The two neurotransmitters form a complex push-and-pull response, controlling electrical activity in the brain. Researchers believe they may be responsible for regulating most brain activity, particularly mood. In addition, intense stress can alter glutamate signaling in the brain and affect the neurons, making them less adaptable and less able to communicate with other neurons. This indicates stress and depression make it harder to deal with challenging events, a cycle that can make matters even worse for people struggling with complex life events.  

How Ketamine Differs

Research suggests that one of ketamine’s significant actions is as an N-methyl-D-aspartate (NMDA) receptor antagonist; that is, it blocks activation of the NMDA receptor. This action leads to increased release of glutamate, which is involved in neuronal plasticity and synaptic growth and repair. Through complex pathways, these effects lead to the release of Brain-derived neurotrophic factor (BDNF), a substance responsible for the maintenance of healthy neurons and their connections, known as synapses.

Increased BDNF has been shown to repair and regrowth of damaged synapses and their neuronal connections caused by chronic stress in animal models. Likewise, in humans, ketamine is thought to create new neuronal circuits and/or repair of the healthy neuronal connections that existed in the brain before the patient suffered from depression, PTSD, OCD, and/or chronic anxiety.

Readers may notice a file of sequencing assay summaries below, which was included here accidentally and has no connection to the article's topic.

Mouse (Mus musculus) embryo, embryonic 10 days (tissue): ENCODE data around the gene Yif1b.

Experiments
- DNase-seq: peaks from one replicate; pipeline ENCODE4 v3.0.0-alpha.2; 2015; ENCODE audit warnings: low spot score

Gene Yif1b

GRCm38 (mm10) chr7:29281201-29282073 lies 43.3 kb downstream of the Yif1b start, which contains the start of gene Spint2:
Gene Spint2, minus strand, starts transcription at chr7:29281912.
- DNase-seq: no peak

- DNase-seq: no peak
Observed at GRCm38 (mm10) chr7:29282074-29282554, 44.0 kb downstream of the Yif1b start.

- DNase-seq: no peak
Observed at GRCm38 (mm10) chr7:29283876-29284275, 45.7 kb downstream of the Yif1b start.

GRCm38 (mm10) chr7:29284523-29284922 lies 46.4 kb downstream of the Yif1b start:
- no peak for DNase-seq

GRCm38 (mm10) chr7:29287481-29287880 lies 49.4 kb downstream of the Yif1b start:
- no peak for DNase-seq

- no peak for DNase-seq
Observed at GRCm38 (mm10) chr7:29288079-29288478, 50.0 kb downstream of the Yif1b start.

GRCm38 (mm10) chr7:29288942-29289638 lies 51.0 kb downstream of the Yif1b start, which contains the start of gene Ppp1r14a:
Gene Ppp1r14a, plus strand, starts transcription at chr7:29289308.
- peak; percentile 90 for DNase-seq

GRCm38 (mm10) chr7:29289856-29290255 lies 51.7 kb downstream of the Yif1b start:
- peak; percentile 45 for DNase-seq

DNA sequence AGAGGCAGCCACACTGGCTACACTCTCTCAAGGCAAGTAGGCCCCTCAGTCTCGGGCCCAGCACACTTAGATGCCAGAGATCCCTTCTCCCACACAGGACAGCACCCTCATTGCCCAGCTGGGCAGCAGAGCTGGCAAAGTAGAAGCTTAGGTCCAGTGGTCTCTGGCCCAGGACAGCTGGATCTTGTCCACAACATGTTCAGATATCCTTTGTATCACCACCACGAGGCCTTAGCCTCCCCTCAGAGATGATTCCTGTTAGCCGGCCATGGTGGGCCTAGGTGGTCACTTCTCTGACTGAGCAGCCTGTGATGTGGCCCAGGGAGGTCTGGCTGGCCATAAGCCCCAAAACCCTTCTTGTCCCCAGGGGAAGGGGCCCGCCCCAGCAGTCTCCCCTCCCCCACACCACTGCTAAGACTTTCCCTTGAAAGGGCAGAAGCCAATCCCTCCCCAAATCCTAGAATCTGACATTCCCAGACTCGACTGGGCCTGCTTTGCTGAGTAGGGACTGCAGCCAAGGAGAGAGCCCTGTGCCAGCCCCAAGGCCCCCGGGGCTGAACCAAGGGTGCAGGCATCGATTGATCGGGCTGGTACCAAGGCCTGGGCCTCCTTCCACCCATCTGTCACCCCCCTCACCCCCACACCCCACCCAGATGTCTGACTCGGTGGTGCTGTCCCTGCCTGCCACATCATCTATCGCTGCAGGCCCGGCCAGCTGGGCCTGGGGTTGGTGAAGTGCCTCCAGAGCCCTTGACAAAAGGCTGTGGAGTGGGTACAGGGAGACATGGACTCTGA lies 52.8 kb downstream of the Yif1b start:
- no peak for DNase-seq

“I think the interesting and exciting part of this discovery is that it came largely out of basic neuroscience research, instead of by chance,” says Gerard Sanacora, MD, PhD, a psychiatrist at Yale Medicine who was also involved in many of the ketamine studies. “It wasn’t just, ‘let’s try this drug and see what happens.’ There was increasing evidence suggesting that there was some abnormality within the glutamatergic system in the brains of people suffering from depression, and this prompted the idea of using a drug that targets this system.”